Transfer pricing – There are limited provisions in the tax law governing businesses carried on with closely connected nonresident persons.
Thin capitalization – There are no thin capitalization rules in Hong Kong, but the deduction of interest expenses is limited, especially with regard to interest paid to nonresidents.
Disclosure requirements – Certain related party transactions must be disclosed in the profits tax return.
Compliance for corporations
Tax year – The tax year starts on 1 April and ends on 31 March of the following year. The basis period of tax computation is the accounting year ended in the tax year.
Filing requirements – Tax returns are issued annually on the first working day of April for companies to report their profits in the accounting year ended in the previous tax year, which ends on 31 March. Companies whose financial years end between 1 December and 31 March normally are granted an extended period within which to file their tax returns. Upon receipt of the tax return, assessments are raised. Companies also must pay a provisional profits tax for the following tax year, at a rate of 16.5% of the current year’s profits. This payment is credited against the final profits tax liability. Any excess payment will be refunded.
Penalties – Penalties may be imposed for failure to comply with the Inland Revenue Ordinance. The Commissioner of Inland Revenue has authority to institute prosecution, to compound or to assess additional tax (which is a form of penalty) in respect of the offense.
Basis – Hong Kong personal income tax (salaries tax) covers all income arising in or derived from Hong Kong from an office, employment or pension. Interest income earned by an individual is exempt from tax in Hong Kong. Capital gains on financial transactions also are effectively exempt from tax.
Residence – Foreign residents who visit Hong Kong for no more than 60 days in a tax year (from 1 April to 31 March of the following year) are not liable to salaries tax on their employment income. Employees who already have paid tax of substantially the same nature as Hong Kong salaries tax in any territory outside Hong Kong are exempt in respect of income derived from services rendered in that territory outside Hong Kong.
Taxable income – Individuals are taxed on their total Hong Kong income from employment, less deductible expenses, charitable donations and personal allowances.The source of employment income is determined by a number of factors, including, but not limited to, the place where the contract was negotiated and concluded and where it is enforceable; the residence of the employer; and where the salary is paid. Income from non-Hong Kong employment is deemed to be sourced in Hong Kong if it is attributable to services rendered in Hong Kong.Directors’ fees paid to directors of a company, the control and management of which is exercised in Hong Kong, are chargeable to salaries tax irrespective of where the director resides. Taxable income includes commissions, bonuses, cost of living allowances, stock option gains, awards, gratuities, allowances (including those for education) and other perquisites derived from employment. Dividend income is not taxed, but gains from the exercise of share options are taxable.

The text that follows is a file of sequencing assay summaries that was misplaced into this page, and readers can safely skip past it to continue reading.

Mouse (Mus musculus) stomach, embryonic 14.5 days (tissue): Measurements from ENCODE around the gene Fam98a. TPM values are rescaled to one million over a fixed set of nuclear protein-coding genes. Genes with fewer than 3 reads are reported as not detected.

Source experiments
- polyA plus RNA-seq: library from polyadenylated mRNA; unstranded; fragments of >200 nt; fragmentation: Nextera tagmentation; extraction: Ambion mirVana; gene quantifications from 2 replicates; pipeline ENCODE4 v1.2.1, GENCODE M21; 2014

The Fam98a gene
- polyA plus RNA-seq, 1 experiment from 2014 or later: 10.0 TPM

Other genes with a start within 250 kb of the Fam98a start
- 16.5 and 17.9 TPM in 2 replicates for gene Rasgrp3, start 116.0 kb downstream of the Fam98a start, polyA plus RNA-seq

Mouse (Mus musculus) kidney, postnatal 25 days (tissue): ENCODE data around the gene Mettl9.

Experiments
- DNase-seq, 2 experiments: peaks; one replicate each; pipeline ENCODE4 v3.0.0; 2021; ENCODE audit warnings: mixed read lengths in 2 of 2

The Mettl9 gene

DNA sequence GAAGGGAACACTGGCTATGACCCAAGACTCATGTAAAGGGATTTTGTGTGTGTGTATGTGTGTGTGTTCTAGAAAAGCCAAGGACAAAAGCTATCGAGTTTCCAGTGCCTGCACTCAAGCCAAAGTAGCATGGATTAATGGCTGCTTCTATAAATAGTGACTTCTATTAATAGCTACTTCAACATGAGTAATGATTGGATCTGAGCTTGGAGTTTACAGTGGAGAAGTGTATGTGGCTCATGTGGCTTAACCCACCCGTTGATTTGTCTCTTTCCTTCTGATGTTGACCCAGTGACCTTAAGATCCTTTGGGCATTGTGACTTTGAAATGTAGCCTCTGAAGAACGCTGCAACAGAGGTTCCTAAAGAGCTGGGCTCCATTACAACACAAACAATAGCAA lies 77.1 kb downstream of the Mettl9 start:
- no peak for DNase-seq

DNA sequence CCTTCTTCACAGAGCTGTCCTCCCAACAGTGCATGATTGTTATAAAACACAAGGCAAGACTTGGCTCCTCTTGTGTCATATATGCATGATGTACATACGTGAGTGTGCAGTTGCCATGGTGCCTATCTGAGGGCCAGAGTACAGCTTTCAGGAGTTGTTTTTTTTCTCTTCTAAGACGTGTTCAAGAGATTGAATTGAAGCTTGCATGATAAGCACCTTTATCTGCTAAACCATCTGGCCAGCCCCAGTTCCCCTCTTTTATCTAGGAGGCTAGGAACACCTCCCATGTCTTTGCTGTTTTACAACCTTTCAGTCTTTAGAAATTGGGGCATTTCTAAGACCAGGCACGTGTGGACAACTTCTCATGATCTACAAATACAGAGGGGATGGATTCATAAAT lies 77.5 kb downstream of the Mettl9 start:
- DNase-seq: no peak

Capital gains – Capital gains are not taxable in Hong Kong.
Deductions and allowances – In arriving at assessable income, the only deductions permitted are expenses that are wholly, exclusively and necessarily incurred in the production of assessable income. For general expenses, the scope for obtaining deductions is very limited. Allowable deductions include mandatory contributions to a recognized occupational retirement scheme, self-education expenses, home loan interest, elderly residential care expenses and donations to approved charities.
Rates – Personal income is taxed in Hong Kong at progressive rates. The marginal tax rates range from 2% to 17% (on chargeable income less personal allowances), with a cap at the standard rate of 15% (on chargeable income without deduction of personal allowances).
Compliance for individuals
Tax year – The tax year starts on 1 April of each year and ends on 31 March of the following year.
Filing and payment – The Inland Revenue Department issues tax returns to individual taxpayers on the first working day of May each year.
Penalties – Penalties may be imposed for failure to comply with the Inland Revenue Ordinance.
Value added tax
Taxable transactions – Hong Kong does not levy VAT.
Hong Kong has signed 33 double tax agreements.